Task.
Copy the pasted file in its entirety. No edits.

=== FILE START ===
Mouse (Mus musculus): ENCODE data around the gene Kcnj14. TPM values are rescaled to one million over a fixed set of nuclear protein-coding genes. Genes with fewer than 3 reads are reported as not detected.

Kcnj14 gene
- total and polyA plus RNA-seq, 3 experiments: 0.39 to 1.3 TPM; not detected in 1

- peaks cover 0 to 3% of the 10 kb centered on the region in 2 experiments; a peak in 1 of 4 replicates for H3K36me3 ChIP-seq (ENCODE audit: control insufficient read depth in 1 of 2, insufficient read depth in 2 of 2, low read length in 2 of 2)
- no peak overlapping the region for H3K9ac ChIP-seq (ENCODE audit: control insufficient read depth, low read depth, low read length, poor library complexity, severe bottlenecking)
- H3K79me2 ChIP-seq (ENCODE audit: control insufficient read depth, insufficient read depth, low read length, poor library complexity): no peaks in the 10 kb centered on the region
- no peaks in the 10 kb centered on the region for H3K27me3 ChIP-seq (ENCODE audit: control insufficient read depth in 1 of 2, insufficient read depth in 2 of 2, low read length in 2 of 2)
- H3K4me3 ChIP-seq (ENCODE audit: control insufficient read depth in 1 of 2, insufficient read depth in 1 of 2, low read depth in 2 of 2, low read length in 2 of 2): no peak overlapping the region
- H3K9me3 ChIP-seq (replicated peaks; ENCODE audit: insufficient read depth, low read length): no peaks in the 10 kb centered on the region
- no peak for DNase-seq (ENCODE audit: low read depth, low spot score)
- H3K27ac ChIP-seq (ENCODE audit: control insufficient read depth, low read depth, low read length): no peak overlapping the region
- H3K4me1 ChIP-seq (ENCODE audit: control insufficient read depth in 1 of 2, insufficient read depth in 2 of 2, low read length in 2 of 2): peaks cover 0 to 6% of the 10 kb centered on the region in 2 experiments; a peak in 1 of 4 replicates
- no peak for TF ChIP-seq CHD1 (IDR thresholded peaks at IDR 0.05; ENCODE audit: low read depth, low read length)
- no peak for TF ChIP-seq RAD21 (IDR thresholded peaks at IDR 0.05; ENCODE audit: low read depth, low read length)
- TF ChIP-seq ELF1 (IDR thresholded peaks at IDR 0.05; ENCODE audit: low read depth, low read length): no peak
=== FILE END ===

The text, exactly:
Mouse (Mus musculus): ENCODE data around the gene Kcnj14. TPM values are rescaled to one million over a fixed set of nuclear protein-coding genes. Genes with fewer than 3 reads are reported as not detected.

Kcnj14 gene
- total and polyA plus RNA-seq, 3 experiments: 0.39 to 1.3 TPM; not detected in 1

- peaks cover 0 to 3% of the 10 kb centered on the region in 2 experiments; a peak in 1 of 4 replicates for H3K36me3 ChIP-seq (ENCODE audit: control insufficient read depth in 1 of 2, insufficient read depth in 2 of 2, low read length in 2 of 2)
- no peak overlapping the region for H3K9ac ChIP-seq (ENCODE audit: control insufficient read depth, low read depth, low read length, poor library complexity, severe bottlenecking)
- H3K79me2 ChIP-seq (ENCODE audit: control insufficient read depth, insufficient read depth, low read length, poor library complexity): no peaks in the 10 kb centered on the region
- no peaks in the 10 kb centered on the region for H3K27me3 ChIP-seq (ENCODE audit: control insufficient read depth in 1 of 2, insufficient read depth in 2 of 2, low read length in 2 of 2)
- H3K4me3 ChIP-seq (ENCODE audit: control insufficient read depth in 1 of 2, insufficient read depth in 1 of 2, low read depth in 2 of 2, low read length in 2 of 2): no peak overlapping the region
- H3K9me3 ChIP-seq (replicated peaks; ENCODE audit: insufficient read depth, low read length): no peaks in the 10 kb centered on the region
- no peak for DNase-seq (ENCODE audit: low read depth, low spot score)
- H3K27ac ChIP-seq (ENCODE audit: control insufficient read depth, low read depth, low read length): no peak overlapping the region
- H3K4me1 ChIP-seq (ENCODE audit: control insufficient read depth in 1 of 2, insufficient read depth in 2 of 2, low read length in 2 of 2): peaks cover 0 to 6% of the 10 kb centered on the region in 2 experiments; a peak in 1 of 4 replicates
- no peak for TF ChIP-seq CHD1 (IDR thresholded peaks at IDR 0.05; ENCODE audit: low read depth, low read length)
- no peak for TF ChIP-seq RAD21 (IDR thresholded peaks at IDR 0.05; ENCODE audit: low read depth, low read length)
- TF ChIP-seq ELF1 (IDR thresholded peaks at IDR 0.05; ENCODE audit: low read depth, low read length): no peak